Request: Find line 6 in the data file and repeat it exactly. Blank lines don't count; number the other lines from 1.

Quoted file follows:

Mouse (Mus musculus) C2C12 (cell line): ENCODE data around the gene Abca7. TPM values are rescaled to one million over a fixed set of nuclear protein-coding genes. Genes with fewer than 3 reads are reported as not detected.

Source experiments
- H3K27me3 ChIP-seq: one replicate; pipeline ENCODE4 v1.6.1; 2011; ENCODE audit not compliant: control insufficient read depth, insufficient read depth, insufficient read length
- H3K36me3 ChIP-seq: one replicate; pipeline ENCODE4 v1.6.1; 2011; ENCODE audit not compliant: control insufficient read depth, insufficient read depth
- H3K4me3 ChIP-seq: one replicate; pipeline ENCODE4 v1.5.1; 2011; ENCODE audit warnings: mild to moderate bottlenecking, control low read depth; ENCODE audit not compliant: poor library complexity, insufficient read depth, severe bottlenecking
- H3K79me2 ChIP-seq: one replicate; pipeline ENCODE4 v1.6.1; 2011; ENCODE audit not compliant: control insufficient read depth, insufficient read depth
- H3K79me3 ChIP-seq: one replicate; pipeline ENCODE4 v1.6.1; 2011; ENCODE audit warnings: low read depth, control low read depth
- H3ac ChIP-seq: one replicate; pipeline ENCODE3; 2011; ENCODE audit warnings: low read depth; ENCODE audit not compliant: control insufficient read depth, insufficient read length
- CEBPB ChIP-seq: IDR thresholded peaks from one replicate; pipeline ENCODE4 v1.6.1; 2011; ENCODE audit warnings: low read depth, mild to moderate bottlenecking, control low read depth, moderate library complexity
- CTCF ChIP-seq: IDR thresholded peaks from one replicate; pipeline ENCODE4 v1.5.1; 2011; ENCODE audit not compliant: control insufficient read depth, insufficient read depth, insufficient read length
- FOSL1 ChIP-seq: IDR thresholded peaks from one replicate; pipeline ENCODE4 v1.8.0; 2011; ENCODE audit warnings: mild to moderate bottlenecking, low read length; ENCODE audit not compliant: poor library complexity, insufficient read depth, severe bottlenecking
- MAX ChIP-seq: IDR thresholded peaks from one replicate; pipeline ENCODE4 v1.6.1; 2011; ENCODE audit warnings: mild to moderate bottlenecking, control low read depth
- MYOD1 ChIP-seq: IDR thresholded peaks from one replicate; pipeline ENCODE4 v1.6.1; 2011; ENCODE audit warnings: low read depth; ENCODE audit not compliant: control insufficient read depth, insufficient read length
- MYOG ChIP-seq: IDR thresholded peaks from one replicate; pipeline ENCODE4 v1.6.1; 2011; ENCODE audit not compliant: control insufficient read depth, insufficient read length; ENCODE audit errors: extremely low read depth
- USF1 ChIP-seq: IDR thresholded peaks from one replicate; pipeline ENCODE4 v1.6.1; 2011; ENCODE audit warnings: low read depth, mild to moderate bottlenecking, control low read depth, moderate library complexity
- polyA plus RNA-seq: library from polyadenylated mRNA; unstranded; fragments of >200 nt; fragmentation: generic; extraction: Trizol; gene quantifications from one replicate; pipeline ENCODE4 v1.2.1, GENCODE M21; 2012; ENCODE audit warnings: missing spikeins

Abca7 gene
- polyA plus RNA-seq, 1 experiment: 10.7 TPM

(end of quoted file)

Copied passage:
- H3K79me2 ChIP-seq: one replicate; pipeline ENCODE4 v1.6.1; 2011; ENCODE audit not compliant: control insufficient read depth, insufficient read depth